Responding to Skripal: the benefits of a public inquiry

By Dr Robert Downes

In March this year, former Russian spy Sergei Skripal was attacked with a Soviet-era chemical weapon agent in Salisbury, a bucolic town in the west of England. The official investigation is seeking to identify the perpetrators. Prime Minister Theresa May has been clear: based on the available evidence, either the attack was a ‘direct action by the Russia state…or the Russian government lost control [of a] catastrophically damaging nerve agent.’ Continue reading

Shortlists and Swagger: How can we increase the number of women in parliament?

By Laura Jones

As I wrote in my last blog, Britain continues to make only glacial progress in its number of female parliamentarians, something The Times columnist and former Conservative MP Matthew Parris puts down to women’s perceived lack of ‘swagger’ – they don’t match local party members’ idea of how an MP should act and talk, and so highly qualified candidates put forward by Party HQ fail to make it to the final candidate list. Continue reading

The end of roaming charges: the policy and politics in Brexit Britain

By Armida van Rij

With summer now firmly underway, and many people taking their holidays, our continental neighbours have a very timely present for the UK: as of yesterday, all EU citizens – including UK residents – will no longer pay roaming charges for using their mobile phones abroad in other EU countries, as well as being far less likely to face ‘bill shocks’ when returning from foreign trips. Unfortunately, however, there’s a big, obvious stumbling block for those of us who live in the UK: Brexit. So how will the UK’s departure from the EU impact British residents with regards to this policy? Continue reading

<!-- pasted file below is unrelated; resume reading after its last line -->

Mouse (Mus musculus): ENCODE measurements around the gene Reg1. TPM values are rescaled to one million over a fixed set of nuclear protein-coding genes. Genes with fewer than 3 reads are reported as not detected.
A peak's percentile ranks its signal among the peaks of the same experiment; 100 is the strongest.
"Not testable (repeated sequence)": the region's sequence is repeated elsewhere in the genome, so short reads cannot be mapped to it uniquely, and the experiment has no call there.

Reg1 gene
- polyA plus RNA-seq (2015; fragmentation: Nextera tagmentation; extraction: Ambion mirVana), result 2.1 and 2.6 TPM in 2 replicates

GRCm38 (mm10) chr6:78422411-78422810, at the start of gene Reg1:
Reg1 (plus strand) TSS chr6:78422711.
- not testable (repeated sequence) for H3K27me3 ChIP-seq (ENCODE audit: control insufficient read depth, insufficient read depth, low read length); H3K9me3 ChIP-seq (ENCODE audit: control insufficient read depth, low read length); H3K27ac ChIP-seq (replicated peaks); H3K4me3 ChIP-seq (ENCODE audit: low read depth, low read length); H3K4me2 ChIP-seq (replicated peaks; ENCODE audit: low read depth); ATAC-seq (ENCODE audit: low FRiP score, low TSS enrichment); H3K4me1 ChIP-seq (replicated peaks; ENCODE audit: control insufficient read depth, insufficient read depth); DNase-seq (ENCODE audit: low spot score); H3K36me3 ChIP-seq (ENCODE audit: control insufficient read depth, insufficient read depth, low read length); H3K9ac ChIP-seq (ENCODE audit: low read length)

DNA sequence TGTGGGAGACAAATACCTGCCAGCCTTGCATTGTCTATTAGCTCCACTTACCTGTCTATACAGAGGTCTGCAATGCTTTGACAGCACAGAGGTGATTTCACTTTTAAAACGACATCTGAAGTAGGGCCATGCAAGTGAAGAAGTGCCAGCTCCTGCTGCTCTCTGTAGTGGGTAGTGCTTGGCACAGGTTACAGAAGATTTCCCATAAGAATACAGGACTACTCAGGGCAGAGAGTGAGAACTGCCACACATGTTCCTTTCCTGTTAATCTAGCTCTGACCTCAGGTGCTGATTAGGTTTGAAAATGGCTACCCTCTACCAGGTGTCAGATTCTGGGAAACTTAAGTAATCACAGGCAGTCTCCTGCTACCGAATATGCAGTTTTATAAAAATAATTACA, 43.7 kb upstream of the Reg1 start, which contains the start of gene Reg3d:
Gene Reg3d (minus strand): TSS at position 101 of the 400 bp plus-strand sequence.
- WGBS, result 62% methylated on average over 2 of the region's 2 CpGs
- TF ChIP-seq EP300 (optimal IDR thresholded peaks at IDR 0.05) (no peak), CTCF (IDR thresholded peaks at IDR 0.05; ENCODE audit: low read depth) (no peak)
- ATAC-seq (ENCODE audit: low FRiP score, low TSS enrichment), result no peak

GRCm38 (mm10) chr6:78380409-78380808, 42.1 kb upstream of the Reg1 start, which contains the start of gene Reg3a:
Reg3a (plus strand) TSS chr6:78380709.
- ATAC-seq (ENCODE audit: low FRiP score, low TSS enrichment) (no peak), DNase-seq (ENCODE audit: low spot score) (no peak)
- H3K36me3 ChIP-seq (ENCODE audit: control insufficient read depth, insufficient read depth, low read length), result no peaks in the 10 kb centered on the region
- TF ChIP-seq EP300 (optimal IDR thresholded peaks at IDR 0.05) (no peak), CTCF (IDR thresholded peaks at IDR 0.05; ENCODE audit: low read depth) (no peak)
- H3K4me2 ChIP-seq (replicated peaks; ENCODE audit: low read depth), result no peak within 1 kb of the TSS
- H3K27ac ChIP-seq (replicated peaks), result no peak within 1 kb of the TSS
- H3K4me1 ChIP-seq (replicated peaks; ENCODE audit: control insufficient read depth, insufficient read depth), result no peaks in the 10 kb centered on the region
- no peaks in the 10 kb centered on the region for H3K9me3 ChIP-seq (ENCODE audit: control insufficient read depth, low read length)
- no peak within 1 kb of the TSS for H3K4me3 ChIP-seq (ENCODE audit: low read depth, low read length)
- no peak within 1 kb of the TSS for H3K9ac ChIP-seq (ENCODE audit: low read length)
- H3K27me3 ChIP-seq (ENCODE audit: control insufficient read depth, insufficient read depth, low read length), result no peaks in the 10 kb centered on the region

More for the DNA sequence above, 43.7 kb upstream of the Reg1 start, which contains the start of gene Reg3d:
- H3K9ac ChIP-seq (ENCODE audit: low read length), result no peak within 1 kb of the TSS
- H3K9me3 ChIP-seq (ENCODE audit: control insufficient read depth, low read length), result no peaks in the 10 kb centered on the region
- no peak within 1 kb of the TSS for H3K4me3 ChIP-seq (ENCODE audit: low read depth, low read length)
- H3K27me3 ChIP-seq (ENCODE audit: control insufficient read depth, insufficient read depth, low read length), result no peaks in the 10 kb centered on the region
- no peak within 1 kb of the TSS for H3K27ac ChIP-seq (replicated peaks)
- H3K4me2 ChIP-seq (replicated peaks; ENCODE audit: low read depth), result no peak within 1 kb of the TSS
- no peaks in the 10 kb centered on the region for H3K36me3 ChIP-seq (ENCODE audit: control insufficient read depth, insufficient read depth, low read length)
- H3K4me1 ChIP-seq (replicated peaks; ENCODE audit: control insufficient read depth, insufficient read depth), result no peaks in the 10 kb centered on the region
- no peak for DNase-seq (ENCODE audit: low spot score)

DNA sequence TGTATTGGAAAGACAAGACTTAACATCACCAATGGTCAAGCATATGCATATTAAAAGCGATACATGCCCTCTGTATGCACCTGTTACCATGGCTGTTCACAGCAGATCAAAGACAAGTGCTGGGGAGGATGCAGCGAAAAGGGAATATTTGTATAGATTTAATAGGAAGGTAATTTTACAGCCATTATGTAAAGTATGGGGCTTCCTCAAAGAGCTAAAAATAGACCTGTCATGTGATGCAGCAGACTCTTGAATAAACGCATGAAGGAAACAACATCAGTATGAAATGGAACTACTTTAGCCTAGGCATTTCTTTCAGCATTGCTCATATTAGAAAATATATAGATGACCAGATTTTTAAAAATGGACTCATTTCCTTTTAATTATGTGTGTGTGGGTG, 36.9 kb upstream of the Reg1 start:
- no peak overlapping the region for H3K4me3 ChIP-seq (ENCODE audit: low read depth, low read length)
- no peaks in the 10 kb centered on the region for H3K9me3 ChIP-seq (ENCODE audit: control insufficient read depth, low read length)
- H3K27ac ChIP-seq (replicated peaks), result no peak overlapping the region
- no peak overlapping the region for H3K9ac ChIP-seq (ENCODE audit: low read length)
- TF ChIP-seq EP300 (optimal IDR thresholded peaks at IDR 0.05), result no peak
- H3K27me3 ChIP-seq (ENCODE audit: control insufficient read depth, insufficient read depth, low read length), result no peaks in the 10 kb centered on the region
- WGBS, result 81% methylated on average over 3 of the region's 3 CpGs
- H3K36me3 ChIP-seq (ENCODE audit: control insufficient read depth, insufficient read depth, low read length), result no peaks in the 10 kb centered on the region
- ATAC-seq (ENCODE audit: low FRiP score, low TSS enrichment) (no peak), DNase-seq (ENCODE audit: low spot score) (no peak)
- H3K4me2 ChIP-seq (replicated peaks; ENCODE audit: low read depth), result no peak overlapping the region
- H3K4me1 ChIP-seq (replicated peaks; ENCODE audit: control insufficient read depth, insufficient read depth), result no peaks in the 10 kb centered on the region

Lies tend to corrupt

By Professor Jonathan Grant

‘Power tends to corrupt, and absolute power corrupts absolutely,’ as Lord Acton famously said in 1887. Perhaps today we can paraphrase this to ‘lies corrupt and absolute lies corrupt absolutely’.

In the EU referendum, the US presidential elections and now the early skirmishes of the UK general election, it seems that the winner is the side that can mislead the most effectively. Continue reading

The EU referendum campaign revealed the need for a fairer debate on immigration

By Bethany Peters

‘Record strain on the NHS leads to £2.45bn black hole’: This was the headline of the Daily Express on 20 May 2016 as the country was preparing to take to the polls to vote in the EU referendum. One could easily presume this to be a current headline in reference to the lack of government funding for the NHS, but the ‘strain’ was actually pertaining to the pressure that immigration was putting on the health service. A new report from the Centre for the Study of Media, Communication and Power, based at the Policy Institute at King’s, has analysed UK media coverage of last year’s Brexit campaign and found that migrant-blaming was rife in the run-up to the vote. After the result, hate crimes in London were said to have increased by 20%, and sadly, Home Office statistics have shown that a spike in hate crimes occurred across the rest of England and Wales too. As we head to the polls less than 12 months later, perhaps this time around the public should be questioning the way in which immigration is portrayed by the media. Continue reading